HOLLYWOOD 'Winn Dixie' star ready to make impression
AnnaSophia Robb is only 11, but she potentially has a blockbuster summer ahead.
By ROBERT DENERSTEIN
The acting bug often bites early, but in the case of AnnaSophia Robb, it must have been buzzing around her cradle.
The 11-year-old developed the acting itch between ages 2 and 3.
"I saw people on TV and I loved being around people and performing," Robb said. "I loved to pretend. I think that's really what got me going."
The young actress will experience a considerable boost in her profile with Friday's release of "Because of Winn-Dixie," a Wayne Wang-directed adaptation of a much-admired Kate DiCamillo novel about a girl and her dog.
And come summer, Robb will receive even more attention when she's seen in Tim Burton's eagerly awaited "Charlie and the Chocolate Factory," playing Violet Beauregarde to Johnny Depp's Willie Wonka in this remake.
"I read the book before I knew I was going to do the movie," Robb said of "Winn-Dixie." "It had a seriousness -- if that's a word -- that kids could understand. ... Little kids can start understanding what they might have to deal with in life."
The movie tells the story of Opal Buloni (Robb), a girl who moves to a small Southern town (the movie was filmed in Louisiana) with her preacher father (Jeff Daniels). Opal's alcoholic mom split years ago, leaving Opal lonely and friendless, a condition exaggerated by a move to a new town. Enter Winn-Dixie, a rambunctious Picardy shepherd. The dog befriends Opal, and life begins to turn around.
Wearing a sweater, a jean-skirt and a tan pair of Uggs for an interview that took place in the children's reading room of the main branch of the Denver Public Library, the self-possessed Robb had no trouble answering questions. Is she anything like Opal? Not really.
"My mom [an interior designer] is wonderful. My dad [an architect] talks to me a ton. I don't have a big dog. I have a little one."
To land the role, Robb competed against 650 young actors who submitted audition tapes. She was called to Los Angeles, met the director and eventually traveled to Louisiana for a screen test.
Before "Winn-Dixie," Robb had been in a short film and had done commercial work.
"When I had an agent in Denver, I was doing commercials and voiceovers. Just little things. Then I started my acting classes ... I had gymnastics three to six hours a week. Then I'd go swimming. I had Irish step dance. I had voice. And school. It was very busy. As soon as I went out to L.A., it was all dropped. I quit Irish dance. I quit gymnastics."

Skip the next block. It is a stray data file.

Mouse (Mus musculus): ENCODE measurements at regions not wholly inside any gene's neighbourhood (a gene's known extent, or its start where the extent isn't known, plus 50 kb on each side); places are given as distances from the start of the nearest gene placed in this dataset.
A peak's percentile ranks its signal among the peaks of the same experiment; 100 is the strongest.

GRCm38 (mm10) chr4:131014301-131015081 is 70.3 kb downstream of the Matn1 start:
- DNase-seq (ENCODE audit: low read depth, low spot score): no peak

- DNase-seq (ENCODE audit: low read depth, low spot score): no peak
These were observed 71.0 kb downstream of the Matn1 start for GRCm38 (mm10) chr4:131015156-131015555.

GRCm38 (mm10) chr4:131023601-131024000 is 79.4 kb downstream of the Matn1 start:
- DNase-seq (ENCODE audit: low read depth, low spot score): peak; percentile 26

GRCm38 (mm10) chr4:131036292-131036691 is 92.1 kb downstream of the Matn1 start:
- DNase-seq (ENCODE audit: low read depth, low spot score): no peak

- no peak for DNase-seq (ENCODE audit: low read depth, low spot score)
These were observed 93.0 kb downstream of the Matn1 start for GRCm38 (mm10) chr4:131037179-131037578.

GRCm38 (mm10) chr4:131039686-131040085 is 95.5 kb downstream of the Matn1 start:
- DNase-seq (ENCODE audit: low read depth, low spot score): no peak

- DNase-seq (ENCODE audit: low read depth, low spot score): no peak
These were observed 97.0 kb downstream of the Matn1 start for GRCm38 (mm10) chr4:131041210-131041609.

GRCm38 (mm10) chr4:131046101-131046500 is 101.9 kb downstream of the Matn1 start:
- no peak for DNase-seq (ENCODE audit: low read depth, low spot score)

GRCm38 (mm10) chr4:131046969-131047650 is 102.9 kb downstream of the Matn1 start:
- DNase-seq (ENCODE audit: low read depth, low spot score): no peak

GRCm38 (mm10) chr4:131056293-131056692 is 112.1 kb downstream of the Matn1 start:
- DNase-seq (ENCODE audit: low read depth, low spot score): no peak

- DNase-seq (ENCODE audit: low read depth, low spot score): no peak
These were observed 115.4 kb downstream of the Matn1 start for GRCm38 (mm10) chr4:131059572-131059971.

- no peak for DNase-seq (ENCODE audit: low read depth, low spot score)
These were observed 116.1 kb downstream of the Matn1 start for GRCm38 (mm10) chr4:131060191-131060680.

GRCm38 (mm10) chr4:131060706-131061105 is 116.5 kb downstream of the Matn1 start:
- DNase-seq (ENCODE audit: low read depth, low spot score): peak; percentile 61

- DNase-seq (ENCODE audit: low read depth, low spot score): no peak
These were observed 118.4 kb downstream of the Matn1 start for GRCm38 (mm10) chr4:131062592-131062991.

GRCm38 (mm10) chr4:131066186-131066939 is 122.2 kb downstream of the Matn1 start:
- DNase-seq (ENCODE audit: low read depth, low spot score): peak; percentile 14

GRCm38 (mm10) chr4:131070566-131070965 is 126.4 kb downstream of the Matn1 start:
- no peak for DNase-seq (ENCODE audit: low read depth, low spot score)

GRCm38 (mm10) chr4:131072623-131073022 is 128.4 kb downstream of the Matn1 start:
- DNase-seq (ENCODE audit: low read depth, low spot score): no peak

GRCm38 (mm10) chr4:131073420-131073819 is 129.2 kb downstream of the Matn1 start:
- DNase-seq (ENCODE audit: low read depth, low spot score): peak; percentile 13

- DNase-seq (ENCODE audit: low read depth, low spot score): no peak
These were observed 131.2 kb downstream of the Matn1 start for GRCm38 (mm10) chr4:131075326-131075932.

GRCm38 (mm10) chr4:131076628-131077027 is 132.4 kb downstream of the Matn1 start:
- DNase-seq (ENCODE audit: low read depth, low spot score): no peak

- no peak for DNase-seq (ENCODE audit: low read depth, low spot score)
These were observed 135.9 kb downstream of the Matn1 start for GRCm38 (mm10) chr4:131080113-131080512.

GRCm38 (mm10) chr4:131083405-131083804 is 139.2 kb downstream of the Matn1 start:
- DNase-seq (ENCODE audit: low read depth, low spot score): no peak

Robb is now schooled by her mother and by tutors on the set. She takes voice and piano lessons.
"I go swimming for P.E.," she said. "I go snowboarding whenever I have a chance."
Busy, busy, busy
Not that she's had much time lately for sliding down hills. After "Winn-Dixie," Robb traveled to Canada to make a TV movie -- "Samantha: An American Girl Holiday" -- about a girl who learns to be a proper Victorian young lady. Next came London.
"For 'Charlie,' they asked me if I could come to London for a half a year. I said, 'Sure, I'll go.' So we packed up our stuff and left."
London meant working with Depp. "At first I was a little nervous. Then you meet him. He's this totally normal guy. ... Kind of quiet. A wonderful actor. It's kind of scary in the movie, watching him be Willie Wonka and then he can snap right out of it and be Johnny."
Aside from having a pigeon lodge its foot in her mouth during the shooting of a pet-shop scene in "Winn-Dixie," things seem to be going quite well for Robb. And she hasn't forgotten the little people, which in her case is literally true. We're talking about kids.
"When I come home after a film, they [friends] think it's cool. I miss them, and they miss me. It's good to see them every now and again."
As mature as Robb can sound, there are limits to what she's allowed to do. Take movies, for example.
"When I heard that Wayne Wang was the director [of 'Winn-Dixie'], my dad said, 'Oh, we'll watch all his films.' We looked him up on IMDB [Internet Movie Data Base]. The movies were rated PG-13 and R. I was 9 at the time. I think in a couple of more years I'll be able to watch them."
Her own movie tastes seem well-defined.
"I like anything, really, as long as it's not cheesy and always happy. I like more dark stories. I like stuff that has a happy ending, but isn't sugary sweet. I love the Harry Potter movies and the books. I love the 'Lord of the Rings' stories and 'The Incredibles.'"